hookups@ginkandgasoline.com
 https://www.ginkandgasoline.com/hosted-trips/
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9 thoughts on “Buying A Fly Rod For The Young Beginner

  1. Great memories…mine was a pfleuger medalist rod/reel 7’6” 4 weight, the one fly rod sold at my local sporting goods store. Still have them today and have a blast catching brim/Brookies with it.

  2. We bought the Echo Gecko for our 3 year old and it works great, one thing that isn’t mentioned above is that the grip, both upper and lower, is narrower than normal. It is sized for kids hands and is really easy for them to hold and (attempt to) cast with. Thanks!

  3. Damn! I could’ve used this article a few weeks ago! Great read and a lot of info. I ended up buying my 3-year-old daughter the Echo Gecko. It seemed like it was going to be the best for little hands.

  4. Cabela’s has a couple of great choices for starters. My favorite is the RLS combo. OK stick but a great reel for around $150 with a case. Reel and case definitely translate to a rod upgrade down the line.

  5. As U.S. Team coach and Youth Director of the American Casting Association, I’d like to also suggest the small handle TFO Bug Launcher graphite rods for $89.99. The 7′ 4/5wt for kids up to about 90lbs, and 8′ 5/6wt for larger youth and small adults.

    Further, I’d like to stress the importance of using much lighter reels (under 3.5oz or 100g) than those included in manufacturer’s rod/reel/line ‘kits’. For example, the small Orvis Battenkill I or II reels for graphite rods under 8′, and Battenkill III size for 8-8.5′ rods.

    For line, leader and practice fly, I strongly recommend the ACA true 5wt or 6wt orange line w/low-stretch core, combined with a 7.5′ 1x-2x leader and bright practice ‘trout fly’ for visual learning while aiming!

    Here are convenient links for your readers to review:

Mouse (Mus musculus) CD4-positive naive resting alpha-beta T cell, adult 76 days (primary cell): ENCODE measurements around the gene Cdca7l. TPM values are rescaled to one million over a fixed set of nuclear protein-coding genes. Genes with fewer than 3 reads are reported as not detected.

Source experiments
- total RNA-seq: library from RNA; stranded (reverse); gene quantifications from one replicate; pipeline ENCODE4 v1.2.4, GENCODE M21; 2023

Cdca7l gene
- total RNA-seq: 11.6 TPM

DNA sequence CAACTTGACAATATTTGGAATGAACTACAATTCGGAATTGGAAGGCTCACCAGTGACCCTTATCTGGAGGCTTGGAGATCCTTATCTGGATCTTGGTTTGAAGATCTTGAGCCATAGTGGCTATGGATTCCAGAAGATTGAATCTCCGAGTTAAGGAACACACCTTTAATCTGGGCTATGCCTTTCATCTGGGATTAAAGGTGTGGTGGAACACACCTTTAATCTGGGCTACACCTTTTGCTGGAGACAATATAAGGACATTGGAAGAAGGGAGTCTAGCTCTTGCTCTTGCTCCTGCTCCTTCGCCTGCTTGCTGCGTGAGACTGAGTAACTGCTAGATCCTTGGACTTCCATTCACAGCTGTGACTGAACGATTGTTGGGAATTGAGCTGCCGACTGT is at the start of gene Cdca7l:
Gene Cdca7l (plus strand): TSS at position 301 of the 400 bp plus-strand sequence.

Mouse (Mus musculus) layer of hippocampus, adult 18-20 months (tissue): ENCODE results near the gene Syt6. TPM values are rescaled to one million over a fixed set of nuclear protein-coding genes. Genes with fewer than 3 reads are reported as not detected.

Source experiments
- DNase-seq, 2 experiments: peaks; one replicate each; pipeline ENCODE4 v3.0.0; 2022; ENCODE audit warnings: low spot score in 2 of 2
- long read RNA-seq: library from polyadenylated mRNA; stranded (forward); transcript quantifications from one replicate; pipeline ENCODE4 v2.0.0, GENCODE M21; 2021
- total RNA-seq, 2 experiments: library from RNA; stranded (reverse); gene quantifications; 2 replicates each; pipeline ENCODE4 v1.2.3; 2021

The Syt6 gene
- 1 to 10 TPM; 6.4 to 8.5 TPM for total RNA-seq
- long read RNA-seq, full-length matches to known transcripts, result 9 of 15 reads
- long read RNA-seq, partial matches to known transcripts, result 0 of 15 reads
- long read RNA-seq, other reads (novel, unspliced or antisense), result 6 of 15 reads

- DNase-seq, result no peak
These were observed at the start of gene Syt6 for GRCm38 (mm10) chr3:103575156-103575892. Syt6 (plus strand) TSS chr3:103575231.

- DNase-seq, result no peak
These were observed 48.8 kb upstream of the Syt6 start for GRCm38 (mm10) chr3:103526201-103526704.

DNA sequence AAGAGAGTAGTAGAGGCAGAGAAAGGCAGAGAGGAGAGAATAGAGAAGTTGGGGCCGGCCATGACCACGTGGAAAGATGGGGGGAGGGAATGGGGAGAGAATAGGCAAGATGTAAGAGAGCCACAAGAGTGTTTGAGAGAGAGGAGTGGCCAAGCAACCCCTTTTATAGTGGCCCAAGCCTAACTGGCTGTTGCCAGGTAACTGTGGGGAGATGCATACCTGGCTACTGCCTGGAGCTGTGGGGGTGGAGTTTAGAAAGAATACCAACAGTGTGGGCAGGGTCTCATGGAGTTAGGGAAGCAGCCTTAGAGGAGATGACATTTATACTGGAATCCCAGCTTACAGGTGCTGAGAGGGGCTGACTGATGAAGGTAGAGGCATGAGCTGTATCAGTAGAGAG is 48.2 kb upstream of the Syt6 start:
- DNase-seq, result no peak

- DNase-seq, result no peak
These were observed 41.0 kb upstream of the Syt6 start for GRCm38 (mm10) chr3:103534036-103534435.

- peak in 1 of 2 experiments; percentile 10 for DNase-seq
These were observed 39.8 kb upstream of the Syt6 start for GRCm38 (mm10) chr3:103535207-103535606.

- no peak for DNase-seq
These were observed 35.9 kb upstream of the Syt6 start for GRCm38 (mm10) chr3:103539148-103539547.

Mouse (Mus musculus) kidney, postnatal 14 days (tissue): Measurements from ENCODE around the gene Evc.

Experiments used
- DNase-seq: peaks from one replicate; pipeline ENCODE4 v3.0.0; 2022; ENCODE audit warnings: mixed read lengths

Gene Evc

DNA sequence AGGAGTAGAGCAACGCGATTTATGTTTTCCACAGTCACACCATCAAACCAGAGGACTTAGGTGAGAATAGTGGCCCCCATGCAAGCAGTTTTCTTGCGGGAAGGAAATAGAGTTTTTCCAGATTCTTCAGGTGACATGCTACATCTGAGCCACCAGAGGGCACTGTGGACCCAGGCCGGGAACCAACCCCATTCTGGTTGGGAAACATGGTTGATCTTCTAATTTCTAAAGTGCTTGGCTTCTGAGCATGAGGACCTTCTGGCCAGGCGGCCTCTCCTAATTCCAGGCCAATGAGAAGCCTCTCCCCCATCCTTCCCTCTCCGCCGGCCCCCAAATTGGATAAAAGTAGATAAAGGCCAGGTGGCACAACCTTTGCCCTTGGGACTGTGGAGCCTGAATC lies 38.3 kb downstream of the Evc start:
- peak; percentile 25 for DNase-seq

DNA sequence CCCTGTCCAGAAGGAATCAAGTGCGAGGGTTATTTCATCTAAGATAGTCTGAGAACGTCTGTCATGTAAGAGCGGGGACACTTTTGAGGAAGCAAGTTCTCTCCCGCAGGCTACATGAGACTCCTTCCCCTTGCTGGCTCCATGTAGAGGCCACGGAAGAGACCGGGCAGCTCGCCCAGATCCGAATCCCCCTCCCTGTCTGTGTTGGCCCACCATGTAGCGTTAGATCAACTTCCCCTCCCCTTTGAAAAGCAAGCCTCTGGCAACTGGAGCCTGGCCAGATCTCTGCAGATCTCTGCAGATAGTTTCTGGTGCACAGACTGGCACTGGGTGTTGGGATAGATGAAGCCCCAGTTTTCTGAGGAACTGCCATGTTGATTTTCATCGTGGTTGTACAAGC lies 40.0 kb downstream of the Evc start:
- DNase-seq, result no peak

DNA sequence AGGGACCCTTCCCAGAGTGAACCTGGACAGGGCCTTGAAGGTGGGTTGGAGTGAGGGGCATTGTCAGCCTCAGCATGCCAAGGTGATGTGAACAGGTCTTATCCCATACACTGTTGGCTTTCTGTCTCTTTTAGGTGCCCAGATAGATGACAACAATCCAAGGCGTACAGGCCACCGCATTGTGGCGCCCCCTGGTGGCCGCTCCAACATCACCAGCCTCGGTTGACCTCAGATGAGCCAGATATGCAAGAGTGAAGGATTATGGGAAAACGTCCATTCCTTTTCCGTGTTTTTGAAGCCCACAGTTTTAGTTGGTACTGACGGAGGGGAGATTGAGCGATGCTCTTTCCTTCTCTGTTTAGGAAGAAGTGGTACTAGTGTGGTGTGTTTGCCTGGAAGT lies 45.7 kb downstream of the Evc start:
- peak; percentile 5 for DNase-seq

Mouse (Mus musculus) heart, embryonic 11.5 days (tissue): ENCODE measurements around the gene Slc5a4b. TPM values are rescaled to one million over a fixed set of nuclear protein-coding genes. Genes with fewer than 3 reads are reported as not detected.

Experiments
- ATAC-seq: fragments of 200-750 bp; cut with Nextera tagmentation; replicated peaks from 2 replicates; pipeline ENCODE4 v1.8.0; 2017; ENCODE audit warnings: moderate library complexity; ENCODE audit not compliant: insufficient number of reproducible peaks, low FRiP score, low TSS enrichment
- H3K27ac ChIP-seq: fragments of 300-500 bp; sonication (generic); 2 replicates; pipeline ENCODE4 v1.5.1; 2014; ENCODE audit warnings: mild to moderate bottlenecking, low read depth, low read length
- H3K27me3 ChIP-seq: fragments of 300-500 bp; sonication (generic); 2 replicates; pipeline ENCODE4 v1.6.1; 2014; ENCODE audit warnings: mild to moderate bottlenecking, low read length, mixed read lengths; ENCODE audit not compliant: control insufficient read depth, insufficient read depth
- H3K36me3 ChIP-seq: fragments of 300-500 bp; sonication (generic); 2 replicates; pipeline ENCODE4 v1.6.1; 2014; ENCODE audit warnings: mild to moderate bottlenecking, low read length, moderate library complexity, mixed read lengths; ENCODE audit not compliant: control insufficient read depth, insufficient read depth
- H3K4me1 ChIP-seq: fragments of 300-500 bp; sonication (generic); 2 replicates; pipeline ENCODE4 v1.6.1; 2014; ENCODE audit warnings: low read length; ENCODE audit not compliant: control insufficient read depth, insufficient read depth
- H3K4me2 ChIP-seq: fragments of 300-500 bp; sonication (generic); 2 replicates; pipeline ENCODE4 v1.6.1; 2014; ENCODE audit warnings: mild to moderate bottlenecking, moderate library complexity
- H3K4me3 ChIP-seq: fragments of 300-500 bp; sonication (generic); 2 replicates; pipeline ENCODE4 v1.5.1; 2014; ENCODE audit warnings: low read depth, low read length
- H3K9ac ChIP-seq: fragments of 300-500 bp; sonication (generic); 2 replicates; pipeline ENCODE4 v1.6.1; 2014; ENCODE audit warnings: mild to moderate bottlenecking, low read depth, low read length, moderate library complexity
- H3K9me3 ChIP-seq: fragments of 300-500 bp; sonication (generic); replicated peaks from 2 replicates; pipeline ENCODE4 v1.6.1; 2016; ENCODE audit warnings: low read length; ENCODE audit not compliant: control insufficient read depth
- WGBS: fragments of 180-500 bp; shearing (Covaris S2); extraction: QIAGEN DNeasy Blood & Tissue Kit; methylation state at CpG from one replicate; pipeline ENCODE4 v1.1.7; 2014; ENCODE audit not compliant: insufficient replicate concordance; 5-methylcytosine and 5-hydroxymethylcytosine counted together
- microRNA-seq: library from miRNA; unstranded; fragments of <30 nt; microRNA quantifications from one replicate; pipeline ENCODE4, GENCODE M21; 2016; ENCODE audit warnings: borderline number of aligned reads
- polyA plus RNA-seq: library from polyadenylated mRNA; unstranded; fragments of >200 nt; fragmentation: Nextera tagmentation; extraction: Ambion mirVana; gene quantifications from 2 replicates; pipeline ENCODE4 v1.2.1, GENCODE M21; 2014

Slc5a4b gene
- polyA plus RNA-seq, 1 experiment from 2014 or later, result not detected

https://tforods.com/bug-launcher-fly-rods/
    http://www.orvis.com/p/battenkill-fly-reels/7h9p
    http://americancastingassoc.org/

    Kids learning on short, full-action rods w/properly sized handles, balanced to maximize FEEL with lighter reels and true 5 or 6wt lines (w/short leaders & visual flies), has been proven to be a magical formula…

    Just search young ‘Maxine McCormick fly fishing’ and you’ll want to share the above advice with Santa!

  6. Hey Justin and Louis,
    Previously submitted a detailed comment (maybe too detailed) that would be beneficial to your readers Shopping for kids/youth outfits.

    Let me know what’s up. Don’t want Santa mad at me!

    Thanks,
    Chris

    ckorich@gmail.com
    970-376-3201

  7. I personally think an 8ft rod for a kid under 10 is massively long as it would be the equivalent of 12’+ rod for me at 6ft tall. 45 years ago I started with an Eagle Claw Featherlight and they’re still being made today, Being fiberglass, they’re practically indestructible and short enough (6.5ft/7ft) for young kid to comfortable handle. Also being 5wts and with medium action, they allow a kid to feel the rod load. Plus at around $30 each, you can’t beat the price. Find an old Martin Tuna Can reel on Ebay for $10 to slap on it and a basic entry level Scientific Angler Fly line and you’re out fishing for under $70.